The hypothetical business in this instance is a Thai food restaurant. The restaurant is open 7 days a week from 11 AM to 3 AM. The extended hours are because the restaurant is located in a downtown area and is a popular gathering place after local bars close. As a result, the energy in the restaurant is casual and designed to cater to customers of all types and ages. The menu is simple and consists of a chalkboard. A few sample soups are on the board; however, most of the board is filled with ingredients for creating a unique soup or stir-fry dish.Due to the nature of the business, accrual accounting would be most beneficial. This is because many people do not carry cash and only use credit/debit cards. Accrual accounting allows for up-to-date record keeping based on the use of credit/debit cards, as compared to cash based accounting, which only considers actual currency (Horngren, Datar, Foster, Rajan, & Ittner, 2009; Horngren, Sundem, Burgstahler, & Schatzberg, 2014). If the company uses accrual accounting, sales can be recorded immediately through accounts receivables (or cash) and sales. However, if the company uses cash based accounting, sales can only be recorded when cash is received, suggesting that immediate records would only be for cash and sales.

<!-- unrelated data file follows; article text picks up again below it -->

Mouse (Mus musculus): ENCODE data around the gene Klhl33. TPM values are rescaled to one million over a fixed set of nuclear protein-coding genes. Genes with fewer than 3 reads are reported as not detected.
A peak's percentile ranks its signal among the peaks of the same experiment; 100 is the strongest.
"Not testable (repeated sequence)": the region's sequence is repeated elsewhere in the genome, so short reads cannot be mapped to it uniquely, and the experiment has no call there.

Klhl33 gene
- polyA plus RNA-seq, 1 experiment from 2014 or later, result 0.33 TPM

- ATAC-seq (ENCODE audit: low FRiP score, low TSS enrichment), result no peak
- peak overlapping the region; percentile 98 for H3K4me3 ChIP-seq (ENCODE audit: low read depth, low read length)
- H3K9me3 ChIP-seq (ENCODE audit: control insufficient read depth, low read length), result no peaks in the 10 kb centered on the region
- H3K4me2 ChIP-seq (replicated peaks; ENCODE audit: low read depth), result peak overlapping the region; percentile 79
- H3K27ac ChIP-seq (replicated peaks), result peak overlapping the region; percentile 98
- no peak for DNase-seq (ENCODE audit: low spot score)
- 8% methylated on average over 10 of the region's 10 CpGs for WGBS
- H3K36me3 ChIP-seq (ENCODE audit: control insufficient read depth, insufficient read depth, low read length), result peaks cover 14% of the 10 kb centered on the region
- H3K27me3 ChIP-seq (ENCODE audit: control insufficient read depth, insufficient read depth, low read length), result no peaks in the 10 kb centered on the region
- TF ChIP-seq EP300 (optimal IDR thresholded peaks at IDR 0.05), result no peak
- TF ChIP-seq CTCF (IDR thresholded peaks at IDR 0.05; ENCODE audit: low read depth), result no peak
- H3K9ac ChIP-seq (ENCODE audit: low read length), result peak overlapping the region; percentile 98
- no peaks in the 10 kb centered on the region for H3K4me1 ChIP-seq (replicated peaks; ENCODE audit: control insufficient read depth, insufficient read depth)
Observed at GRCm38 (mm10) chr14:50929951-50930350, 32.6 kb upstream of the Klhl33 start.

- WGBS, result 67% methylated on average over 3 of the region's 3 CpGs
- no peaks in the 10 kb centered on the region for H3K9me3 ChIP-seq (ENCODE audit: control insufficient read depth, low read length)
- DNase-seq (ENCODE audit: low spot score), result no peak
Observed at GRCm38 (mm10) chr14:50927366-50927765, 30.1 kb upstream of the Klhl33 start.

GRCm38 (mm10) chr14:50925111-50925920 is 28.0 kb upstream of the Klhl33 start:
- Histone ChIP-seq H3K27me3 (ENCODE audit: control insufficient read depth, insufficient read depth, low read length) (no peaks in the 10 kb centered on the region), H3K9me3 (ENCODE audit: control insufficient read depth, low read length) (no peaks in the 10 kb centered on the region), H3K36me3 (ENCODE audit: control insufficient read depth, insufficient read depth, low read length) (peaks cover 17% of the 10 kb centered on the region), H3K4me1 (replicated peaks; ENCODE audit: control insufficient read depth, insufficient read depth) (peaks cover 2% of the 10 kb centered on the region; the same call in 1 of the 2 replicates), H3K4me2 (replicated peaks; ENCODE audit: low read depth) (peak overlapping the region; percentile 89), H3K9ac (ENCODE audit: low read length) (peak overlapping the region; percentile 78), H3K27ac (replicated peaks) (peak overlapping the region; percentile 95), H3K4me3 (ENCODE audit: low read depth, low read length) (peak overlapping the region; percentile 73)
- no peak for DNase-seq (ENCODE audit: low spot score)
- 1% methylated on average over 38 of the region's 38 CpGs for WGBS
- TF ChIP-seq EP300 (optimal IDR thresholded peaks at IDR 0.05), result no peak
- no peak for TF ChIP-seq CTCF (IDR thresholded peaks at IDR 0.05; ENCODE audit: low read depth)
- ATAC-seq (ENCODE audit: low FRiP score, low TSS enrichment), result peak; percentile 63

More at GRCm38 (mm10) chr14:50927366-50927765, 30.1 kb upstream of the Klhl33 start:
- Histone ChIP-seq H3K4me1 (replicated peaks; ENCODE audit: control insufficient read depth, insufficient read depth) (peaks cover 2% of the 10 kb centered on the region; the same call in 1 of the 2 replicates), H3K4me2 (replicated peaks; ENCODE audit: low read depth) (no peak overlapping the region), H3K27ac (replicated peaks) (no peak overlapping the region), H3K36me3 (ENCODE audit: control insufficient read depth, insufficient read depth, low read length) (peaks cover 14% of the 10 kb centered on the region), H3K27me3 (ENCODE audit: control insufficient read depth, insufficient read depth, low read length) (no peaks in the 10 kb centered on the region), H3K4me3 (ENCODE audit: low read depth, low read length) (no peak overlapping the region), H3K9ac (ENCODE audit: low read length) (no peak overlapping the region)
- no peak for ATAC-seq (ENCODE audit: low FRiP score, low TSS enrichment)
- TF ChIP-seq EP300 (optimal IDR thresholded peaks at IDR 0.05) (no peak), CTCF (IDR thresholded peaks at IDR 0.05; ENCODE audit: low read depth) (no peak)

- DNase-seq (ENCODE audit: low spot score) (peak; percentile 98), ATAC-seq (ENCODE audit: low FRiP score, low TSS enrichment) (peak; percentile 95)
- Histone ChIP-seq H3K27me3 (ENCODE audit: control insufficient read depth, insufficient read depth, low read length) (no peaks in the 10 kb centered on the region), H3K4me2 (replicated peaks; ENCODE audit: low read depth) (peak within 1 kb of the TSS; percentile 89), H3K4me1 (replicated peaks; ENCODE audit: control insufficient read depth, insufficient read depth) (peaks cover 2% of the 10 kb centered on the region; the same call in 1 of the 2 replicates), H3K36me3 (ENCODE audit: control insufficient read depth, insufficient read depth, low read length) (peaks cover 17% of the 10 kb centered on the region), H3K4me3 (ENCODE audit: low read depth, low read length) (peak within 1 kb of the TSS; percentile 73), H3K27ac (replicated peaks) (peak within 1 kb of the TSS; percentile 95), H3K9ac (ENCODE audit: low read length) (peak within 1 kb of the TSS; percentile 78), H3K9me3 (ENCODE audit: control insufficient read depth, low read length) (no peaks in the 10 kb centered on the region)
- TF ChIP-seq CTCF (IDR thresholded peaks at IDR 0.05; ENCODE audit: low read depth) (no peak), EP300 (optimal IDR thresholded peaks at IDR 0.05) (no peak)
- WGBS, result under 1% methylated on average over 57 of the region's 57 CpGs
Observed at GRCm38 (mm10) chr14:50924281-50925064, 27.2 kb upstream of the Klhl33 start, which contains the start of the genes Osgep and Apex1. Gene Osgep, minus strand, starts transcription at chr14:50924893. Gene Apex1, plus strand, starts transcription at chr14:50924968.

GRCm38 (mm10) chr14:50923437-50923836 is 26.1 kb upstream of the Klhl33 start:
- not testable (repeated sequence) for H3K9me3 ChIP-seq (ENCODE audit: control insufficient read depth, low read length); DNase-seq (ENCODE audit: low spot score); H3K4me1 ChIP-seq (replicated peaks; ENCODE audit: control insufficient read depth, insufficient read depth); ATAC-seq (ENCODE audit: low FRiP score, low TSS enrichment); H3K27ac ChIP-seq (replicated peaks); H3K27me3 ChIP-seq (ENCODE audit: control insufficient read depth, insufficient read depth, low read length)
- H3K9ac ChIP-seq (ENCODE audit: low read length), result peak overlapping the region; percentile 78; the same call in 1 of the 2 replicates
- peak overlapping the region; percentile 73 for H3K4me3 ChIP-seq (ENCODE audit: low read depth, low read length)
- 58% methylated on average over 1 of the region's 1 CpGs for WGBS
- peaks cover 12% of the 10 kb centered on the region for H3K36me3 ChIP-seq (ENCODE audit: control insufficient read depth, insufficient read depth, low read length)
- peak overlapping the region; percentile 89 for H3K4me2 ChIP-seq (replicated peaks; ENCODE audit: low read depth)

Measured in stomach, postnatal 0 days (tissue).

GAAP recognizes accrual accounting because it is most up-to-date and reflects, most accurately, the actual financial health of the organization. This means that the financial transactions are most transparent through accrual accounting, rendering it most effective. Moreover, since the transactions are most up-to-date, it is more possible to manage the business because goals can be set accordingly and based on the current financial health. Adjusting entries are required because it ensures that the accounts balance themselves effectively.

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    References
  • Horngren, C. T., Datar, S. M., Foster, G., Rajan, M., & Ittner, C. (2009). Cost Accounting – A Managerial Emphasis (13th ed.). New Jersey: Pearson Prentice Hall.
  • Horngren, C. T., Sundem, G. L., Burgstahler, D., & Schatzberg, J. (2014). Introduction to management accounting (16th ed.). Boston, MA: Pearson Education, Inc.